June 2, Baotou

Hello all.

    I guess Iíve been a little bit lazy in writing lately. It's not that I've been particularly busy (though I have) but somehow the days seem to be flying by very fast and I find myself not doing a lot of the things that I planned to do. Maybe it's because the weather is getting warmer and warmer and life is settling into a kind of perpetual siesta. Be that as it may, I've finally roused myself, so here's another update from Baotou...

    When I wrote you last I was about to leave for my May vacation to the Yellow Mountains. I met Lisa in Beijing on my birthday, but we only spend one evening there. With 15 million inhabitants, Beijing is always a crowded city, but in the beginning of May, millions more are coming in from the country to visit the unchallenged center of China. This means that it's close to impossible to get a decent hotel room without reservation but also that most places of interest are so touristed that it's hard to even breathe. In fact the Chinese call the May holiday for the "travel days" as everyone who can afford it use this week to go vacationing. This means that not only Beijing but every major tourist attraction in China will be more crowded than usual. This included the Yellow Mountains but fortunately the mountain is a big one, and it was possible to find a few quiet spots here and there.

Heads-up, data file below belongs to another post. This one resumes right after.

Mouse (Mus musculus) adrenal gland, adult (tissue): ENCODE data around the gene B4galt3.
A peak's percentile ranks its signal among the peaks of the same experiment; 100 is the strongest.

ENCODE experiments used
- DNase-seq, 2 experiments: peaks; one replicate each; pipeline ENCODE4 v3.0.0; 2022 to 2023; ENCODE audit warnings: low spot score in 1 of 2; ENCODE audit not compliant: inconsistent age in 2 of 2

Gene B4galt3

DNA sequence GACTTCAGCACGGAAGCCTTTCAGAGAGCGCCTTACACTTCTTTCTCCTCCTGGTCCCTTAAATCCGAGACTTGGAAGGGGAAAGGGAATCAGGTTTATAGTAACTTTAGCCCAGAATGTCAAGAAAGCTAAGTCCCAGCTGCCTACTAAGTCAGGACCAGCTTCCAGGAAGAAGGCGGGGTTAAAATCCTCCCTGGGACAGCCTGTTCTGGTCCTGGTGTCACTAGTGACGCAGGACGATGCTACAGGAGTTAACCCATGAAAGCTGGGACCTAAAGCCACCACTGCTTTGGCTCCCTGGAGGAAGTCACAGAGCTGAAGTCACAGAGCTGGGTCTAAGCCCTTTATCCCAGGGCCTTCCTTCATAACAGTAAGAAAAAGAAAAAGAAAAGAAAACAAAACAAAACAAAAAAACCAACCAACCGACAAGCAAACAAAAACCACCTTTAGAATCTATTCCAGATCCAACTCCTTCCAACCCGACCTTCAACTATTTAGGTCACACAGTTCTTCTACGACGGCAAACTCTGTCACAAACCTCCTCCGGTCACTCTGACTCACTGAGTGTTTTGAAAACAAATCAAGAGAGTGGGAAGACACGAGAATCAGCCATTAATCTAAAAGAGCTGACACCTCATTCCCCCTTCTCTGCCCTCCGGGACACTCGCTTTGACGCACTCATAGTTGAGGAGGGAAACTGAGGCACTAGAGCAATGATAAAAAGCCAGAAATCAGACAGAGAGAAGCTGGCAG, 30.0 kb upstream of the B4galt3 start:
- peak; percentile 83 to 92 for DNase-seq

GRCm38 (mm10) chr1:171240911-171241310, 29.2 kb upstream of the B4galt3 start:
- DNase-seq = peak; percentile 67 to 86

I won't write too much about the Mountains themselves, you can see the many pictures here.

    On the way home we passed through Beijing again and I had the pleasure of seeing my Aunt and Uncle who were here vacationing with friends. We spend two nights in Beijing, shopping, before going back home to Baotou on the bus (that's 12 hours by the way - and although it's a sleeper bus, the beds are not designed for people of more than 1.70).

    Well, enough about that, now for something completely different... The question that most Chinese people (and most Danish people too for that matter) ask me is; what the major differences between China and Denmark are. One of the biggest differences is of course is the sheer number of people here.